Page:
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This poem is often wrongly thought to be by Robert W Service. It is published here to the memory of Hugh Antoine D'Arcy, its rightful father.
An Evening with the Bard of the Yukon, July 18 th 2003 at 20.30pm in the Town-Hall of Lancieux, Brittany.
All Entries 1997 - 2002
All Entries 2002
Odds and Ends, Other Items Of Interest About Robert


Published by Webmaster on 07/21/2003 (36450 reads)
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1906-1907: One day, when he is asked to recite at a church concert, a friend suggests that Service write a poem himself - "something about our own bit of earth . . There's a rich paystreak waiting for someone to work . ." Intrigued, Service started thinking. Then came inspiration. "It was a Saturday night, and from the various bars I heard sounds of revelry. The line popped into my mind: 'A bunch of the boys were whooping it up' and it stuck there. Good enough for a start." Wanting a quiet place to work, Service went to his teller's cage at the bank. But he had forgotten the night guard. The startled man drew his revolver and fired. "Fortunately he was a poor shot or The Shooting of Dan McGrew might never have been written .... Anyhow, with the sensation of a bullet whizzing past my head, and a detonation ringing in my ears, the ballad was achieved ...."

So many other poems followed in the next months that Service decides to order a private printing. Diffident to the core, he never imagines that he can sell his work. He is therefore stupefied when he finds not only a publisher, but a very enthusiastic one who offers a 10 per cent royalty! The poems are an immediate success.

1908: With Songs of a Sourdough selling steadily, Service is transferred 400 miles north to Dawson. His fellow employees greet him with wild enthusiasm, although they were probably surprised to find him mild and quiet and cleanshaven - not at all like the Dan McGrews of his roughneck ballads.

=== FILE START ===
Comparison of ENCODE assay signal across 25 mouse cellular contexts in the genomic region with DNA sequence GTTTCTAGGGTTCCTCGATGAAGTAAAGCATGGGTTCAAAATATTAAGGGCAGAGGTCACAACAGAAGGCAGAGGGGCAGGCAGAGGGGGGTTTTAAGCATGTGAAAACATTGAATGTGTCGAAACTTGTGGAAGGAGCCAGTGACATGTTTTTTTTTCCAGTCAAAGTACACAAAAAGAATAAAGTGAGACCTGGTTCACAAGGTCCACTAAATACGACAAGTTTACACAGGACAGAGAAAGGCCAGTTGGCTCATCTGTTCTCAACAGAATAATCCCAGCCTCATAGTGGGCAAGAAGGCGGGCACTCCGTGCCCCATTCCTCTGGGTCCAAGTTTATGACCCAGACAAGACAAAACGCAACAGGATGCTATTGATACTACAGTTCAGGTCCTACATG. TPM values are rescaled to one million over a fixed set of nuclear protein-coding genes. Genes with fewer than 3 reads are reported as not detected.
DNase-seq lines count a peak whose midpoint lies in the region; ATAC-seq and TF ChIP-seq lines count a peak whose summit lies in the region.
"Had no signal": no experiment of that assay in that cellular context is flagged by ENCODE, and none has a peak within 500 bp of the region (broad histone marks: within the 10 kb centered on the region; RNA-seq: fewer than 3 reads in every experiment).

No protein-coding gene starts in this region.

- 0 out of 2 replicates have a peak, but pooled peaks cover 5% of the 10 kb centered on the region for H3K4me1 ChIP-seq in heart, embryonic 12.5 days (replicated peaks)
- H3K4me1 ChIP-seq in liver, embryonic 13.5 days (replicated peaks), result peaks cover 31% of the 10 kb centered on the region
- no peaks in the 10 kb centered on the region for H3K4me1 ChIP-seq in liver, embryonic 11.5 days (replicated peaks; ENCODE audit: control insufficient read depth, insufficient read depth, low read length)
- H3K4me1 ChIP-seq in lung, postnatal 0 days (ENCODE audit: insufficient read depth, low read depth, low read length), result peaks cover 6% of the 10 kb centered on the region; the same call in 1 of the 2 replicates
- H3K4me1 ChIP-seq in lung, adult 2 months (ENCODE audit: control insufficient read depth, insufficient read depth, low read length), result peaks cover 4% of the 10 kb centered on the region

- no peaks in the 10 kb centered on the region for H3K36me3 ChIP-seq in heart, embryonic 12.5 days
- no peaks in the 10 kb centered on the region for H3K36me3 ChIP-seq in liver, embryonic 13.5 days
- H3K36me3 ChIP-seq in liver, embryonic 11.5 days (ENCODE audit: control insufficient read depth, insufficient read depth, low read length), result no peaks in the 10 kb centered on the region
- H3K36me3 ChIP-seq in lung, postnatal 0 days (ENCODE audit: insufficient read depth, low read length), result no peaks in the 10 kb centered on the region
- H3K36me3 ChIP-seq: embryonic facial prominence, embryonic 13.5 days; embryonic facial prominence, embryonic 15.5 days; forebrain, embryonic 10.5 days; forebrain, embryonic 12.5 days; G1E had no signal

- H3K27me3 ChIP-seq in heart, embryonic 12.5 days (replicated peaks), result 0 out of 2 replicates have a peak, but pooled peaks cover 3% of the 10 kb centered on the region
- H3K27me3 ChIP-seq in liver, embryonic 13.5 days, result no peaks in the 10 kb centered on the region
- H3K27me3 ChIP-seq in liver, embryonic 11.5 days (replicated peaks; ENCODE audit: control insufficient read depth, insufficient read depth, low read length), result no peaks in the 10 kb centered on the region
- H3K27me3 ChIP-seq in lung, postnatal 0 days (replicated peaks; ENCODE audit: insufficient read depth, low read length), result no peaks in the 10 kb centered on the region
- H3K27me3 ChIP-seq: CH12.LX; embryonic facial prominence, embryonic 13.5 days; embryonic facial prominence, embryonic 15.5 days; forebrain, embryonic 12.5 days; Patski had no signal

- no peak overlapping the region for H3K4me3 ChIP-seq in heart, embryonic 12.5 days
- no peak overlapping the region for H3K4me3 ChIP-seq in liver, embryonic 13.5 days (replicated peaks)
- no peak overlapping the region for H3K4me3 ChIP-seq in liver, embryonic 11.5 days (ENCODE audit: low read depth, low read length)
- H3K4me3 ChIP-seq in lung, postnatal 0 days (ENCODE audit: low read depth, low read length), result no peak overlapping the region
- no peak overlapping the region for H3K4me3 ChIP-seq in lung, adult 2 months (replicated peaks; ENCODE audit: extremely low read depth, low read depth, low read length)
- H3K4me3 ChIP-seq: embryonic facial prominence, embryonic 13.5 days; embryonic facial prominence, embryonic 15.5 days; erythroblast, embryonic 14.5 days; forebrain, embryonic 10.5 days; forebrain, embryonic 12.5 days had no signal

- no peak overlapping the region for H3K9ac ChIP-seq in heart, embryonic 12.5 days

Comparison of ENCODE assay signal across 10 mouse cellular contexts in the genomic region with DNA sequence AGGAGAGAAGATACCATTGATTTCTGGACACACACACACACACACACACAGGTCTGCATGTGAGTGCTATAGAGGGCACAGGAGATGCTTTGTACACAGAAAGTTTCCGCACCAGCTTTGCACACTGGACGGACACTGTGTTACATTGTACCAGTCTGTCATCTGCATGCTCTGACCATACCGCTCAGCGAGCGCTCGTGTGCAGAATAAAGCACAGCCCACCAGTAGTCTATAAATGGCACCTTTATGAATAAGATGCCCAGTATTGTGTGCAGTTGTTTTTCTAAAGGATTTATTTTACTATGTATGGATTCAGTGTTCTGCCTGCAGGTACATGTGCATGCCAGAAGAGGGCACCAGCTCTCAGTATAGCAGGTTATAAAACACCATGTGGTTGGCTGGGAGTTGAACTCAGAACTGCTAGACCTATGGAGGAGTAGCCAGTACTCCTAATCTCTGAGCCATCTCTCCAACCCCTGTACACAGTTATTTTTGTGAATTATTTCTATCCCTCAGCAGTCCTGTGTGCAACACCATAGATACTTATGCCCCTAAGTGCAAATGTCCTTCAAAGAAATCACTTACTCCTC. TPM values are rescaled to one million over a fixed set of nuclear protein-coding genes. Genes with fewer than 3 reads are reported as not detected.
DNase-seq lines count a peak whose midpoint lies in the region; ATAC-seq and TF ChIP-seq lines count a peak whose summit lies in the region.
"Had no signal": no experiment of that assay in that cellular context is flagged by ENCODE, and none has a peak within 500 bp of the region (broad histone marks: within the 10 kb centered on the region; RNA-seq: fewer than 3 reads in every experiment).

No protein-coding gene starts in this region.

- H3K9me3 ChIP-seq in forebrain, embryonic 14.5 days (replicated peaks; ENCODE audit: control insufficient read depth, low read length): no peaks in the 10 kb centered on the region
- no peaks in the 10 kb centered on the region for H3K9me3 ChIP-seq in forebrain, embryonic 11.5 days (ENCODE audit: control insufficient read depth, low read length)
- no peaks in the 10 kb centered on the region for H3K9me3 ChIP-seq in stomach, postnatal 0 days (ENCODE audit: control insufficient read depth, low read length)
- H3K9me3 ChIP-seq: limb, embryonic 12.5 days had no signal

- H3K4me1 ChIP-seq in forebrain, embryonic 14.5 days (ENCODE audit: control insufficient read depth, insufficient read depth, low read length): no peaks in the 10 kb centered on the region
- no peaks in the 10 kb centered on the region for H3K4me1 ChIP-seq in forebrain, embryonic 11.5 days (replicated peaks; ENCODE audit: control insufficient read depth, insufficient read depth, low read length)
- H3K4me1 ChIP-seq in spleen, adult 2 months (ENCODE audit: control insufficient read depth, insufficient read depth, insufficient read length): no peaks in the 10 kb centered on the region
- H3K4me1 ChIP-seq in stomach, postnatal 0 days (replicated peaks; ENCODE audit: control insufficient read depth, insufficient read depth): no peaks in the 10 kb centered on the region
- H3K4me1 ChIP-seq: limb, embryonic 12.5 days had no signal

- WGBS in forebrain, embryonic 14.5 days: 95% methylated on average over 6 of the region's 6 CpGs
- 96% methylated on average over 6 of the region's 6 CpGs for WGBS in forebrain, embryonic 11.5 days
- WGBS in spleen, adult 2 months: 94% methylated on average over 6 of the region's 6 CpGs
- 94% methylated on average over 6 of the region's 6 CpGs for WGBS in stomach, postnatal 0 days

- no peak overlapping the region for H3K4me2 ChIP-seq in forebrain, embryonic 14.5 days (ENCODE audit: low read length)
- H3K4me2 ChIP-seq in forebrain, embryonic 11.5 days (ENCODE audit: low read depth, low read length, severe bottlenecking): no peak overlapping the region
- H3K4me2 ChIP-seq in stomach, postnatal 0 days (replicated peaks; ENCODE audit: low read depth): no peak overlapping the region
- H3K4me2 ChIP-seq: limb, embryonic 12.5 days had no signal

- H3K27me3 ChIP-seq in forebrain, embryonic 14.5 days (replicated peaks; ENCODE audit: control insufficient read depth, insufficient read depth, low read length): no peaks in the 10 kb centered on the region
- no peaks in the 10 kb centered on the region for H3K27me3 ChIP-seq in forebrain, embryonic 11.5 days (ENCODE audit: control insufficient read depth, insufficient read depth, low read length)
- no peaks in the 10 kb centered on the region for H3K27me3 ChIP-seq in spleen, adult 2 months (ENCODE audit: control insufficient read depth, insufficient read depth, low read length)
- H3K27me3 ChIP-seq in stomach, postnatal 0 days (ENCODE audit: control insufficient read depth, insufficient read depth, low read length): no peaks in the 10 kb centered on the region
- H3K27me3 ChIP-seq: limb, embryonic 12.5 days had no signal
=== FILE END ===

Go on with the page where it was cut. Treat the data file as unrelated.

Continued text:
1909: Ballads of a Cheechako is published, Service's next book of verse, was composed entirely in Dawson. By now he has achieved a long-term ambition - financial independence.

1909 Nov.15: With $10,000 in his account, plus an income of $5,000 a year from his books, he feels he can safely leave the bank and devote all his time to writing.

1909: Rents a log cabin and starts work on his first novel, The Trail of Ninety-Eight.

1909-1910: Service, himself, takes the book to the publisher, Dodd Mead, in New York. The resultant book is a success and was later made into a movie. Called The Trail of '98. Released by MGM in 1928. The book is still worth reading for its vivid description of the Klondike Gold Rush.

Decides to walk to New Orleans. Goes as far as Philadelphia and takes a train. Soon tiring of New Orleans, he travels to Cuba. Then goes to Alberta to visit his mother, sisters, and brothers. Works in Alberta on their farm.

1911 Spring: Yearns for the Yukon and decides to return the hard way by the Edmonton Trail: By canoe down the Mackenzie River, over the Mackenzie Divide via the Rat and down the Bell and the Porcupine to the Yukon River.

Back in his Dawson cabin once again, Service happily takes up his old life and starts work on his third book of verse, Rhymes of a Rolling Stone.

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